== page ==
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Help a GA-ME first timer
Brief answers to brief questions now, but I'd be glad to answer any other
questions you come up with before you go. I've done the AT twice 88
and 92, so have some idea of what worked for me.
1. stove - know how to take it apart and clean it. If it's
impossible to fix, and you're several days from a road crossing,
fires may be possible, borrowing a stove may be possible. Depends on
who you are hiking with. Most thru-hikers will help if possible.
My stove broke one day out of harpers ferry, so I went to DC to
replace it. I knew someone who had to hitch out of Fontana to get
his replaced. Near the mountains, rides are generally easy to get.
I had camp shoes, many don't. They'll help if your boots break down
irreparably. Carry shoe goo in case. Jim's broke down 12 miles from
a road, he glued them together, waited a day for the glue to dry,
and a kind pair of section hikers
drove us 50 miles to a store to replace them in Hanover. I've used
both. Tevas don't have as much support if you want to use them as
replacements for broken boots, but they can be light (not always).
I went through 2 sets of 3 pairs, not that I had holes, but I had
mailed myself a replacement set halfway. My socks lasted, still are
I only use gaiters in heavy snow, never on the trail. I only had
snow 4 days.
Definitely take a tent. Those people who trusted the shelters were
hiking before the number of users got so large. In 1988 I didn't
have a tent, and only twice had to do 22+ mile days because it was
raining and the shelters were that far away. In 1992, the shelters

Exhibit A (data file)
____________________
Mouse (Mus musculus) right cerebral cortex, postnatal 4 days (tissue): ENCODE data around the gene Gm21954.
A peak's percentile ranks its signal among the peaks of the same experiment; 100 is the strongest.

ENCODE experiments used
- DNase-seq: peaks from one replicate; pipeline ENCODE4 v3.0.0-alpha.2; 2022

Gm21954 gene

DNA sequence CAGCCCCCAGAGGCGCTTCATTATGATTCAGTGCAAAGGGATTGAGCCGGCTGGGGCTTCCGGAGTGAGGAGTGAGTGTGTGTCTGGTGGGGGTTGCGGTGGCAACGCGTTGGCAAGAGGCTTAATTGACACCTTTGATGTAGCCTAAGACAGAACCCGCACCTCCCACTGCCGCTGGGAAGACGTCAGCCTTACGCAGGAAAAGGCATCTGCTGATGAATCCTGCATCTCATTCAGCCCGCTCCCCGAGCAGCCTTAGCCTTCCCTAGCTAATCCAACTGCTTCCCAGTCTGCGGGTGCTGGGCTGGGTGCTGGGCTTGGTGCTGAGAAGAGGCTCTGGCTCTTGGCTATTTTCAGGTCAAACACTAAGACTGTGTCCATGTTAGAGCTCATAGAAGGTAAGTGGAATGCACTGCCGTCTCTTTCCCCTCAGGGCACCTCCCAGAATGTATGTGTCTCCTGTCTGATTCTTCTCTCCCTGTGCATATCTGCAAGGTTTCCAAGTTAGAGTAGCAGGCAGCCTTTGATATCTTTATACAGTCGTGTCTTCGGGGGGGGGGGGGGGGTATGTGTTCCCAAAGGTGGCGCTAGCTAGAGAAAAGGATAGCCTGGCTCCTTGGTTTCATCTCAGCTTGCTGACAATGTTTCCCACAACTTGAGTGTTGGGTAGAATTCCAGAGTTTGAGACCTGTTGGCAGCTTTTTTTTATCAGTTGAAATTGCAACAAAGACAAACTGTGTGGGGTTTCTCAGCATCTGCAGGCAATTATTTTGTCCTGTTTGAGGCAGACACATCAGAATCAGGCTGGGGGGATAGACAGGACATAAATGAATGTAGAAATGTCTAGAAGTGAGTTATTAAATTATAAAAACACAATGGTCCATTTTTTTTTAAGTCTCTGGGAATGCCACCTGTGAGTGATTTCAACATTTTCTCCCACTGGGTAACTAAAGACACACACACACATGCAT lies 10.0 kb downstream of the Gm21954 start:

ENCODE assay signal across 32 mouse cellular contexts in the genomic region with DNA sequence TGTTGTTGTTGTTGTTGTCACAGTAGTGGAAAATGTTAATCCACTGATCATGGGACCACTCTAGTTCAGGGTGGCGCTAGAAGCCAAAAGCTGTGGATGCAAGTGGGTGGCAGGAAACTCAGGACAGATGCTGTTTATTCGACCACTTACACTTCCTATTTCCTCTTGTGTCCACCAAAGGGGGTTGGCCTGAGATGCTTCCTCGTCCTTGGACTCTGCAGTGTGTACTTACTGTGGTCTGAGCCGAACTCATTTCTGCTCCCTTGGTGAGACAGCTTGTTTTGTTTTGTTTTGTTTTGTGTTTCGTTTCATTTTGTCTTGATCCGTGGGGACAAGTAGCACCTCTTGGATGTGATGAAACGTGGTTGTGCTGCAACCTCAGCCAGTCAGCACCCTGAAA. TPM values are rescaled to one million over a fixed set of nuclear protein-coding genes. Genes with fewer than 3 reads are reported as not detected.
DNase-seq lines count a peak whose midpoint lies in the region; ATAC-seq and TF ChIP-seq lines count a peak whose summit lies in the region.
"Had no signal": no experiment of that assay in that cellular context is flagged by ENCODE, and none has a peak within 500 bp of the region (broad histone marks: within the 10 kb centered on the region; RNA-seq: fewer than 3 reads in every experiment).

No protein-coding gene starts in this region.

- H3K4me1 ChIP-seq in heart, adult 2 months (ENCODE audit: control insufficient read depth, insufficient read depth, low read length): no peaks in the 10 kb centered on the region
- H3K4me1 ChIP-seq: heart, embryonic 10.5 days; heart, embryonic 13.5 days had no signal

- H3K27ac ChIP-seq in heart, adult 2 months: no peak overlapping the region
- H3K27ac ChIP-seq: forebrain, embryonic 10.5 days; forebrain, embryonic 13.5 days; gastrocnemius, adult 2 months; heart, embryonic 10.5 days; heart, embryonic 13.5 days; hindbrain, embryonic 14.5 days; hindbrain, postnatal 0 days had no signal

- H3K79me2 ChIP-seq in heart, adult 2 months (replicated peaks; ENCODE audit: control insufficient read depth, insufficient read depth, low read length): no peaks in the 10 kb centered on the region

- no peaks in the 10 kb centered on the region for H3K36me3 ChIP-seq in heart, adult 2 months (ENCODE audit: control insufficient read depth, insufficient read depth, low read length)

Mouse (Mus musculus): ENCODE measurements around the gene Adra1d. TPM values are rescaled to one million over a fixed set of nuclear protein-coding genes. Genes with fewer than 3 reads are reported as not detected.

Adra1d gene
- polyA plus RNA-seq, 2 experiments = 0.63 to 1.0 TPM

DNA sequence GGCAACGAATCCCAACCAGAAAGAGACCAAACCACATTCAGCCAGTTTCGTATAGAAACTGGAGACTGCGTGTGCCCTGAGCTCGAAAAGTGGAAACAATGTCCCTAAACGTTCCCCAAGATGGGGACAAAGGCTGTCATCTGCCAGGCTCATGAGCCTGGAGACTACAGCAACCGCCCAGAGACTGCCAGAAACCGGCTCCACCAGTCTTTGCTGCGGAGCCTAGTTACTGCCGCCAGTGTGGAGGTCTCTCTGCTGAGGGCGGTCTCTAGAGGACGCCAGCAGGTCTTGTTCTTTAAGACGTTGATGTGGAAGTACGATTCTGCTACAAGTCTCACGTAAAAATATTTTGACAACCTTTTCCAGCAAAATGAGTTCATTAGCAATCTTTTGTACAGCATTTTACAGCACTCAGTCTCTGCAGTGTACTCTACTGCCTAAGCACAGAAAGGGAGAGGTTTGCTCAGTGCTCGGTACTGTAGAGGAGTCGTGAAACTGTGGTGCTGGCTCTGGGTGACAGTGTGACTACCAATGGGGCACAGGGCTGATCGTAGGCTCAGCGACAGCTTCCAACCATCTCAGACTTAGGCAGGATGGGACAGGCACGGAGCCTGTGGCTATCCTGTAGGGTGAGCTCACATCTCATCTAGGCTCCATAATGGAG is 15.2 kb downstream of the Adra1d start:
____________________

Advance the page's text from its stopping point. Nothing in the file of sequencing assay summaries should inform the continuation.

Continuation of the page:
in the south were often full, if I hadn't had a tent, I would have
been sleeping in the rain, often. Although the rule is "there is
always room for one more" 30 people in a 9 person shelter is too
much. And it is very definitely first come first serve. If you want
to turn your hike into a race to get to the shelter before anyone
else, or do 7 mile days so that you can stop at noon and get there
first, then don't take a tent, but I know, it is not a good way to
hike. Freedom is a tent, despite the rain. It means you can camp
when and where you want. You can cook at the shelter, and sleep at
the overlook. You can get away from people when you need to. Tarps
are sometimes lighter, though they weigh about 2 lbs. and a good
backpacking tent is 2.8oz or 3 lbs., but tarps dont keep the rain
from running underneath (when the ground is saturated, you can have
an inch or more of water on the ground), nor does it keep the snow
out, nor the mosquitos. I prefer a tent.
After Roan Mountain in Virginia, you can get rid of most of your warm
things until you reach the Whites (i.e. Glencliff, NH or North
Woodstock). Then get them back. Still, the weather in the mountains
can turn cold, even in the summer. Jim and I each kept our polartech
jackets all through the trail, and needed them off and on most of the
way. The Shenandoahs can get cold at 3000+ feet, even in June. If
nothing else, they made good pillows.
Good luck, good hiking.
Ginny "Spirit Walker" Frost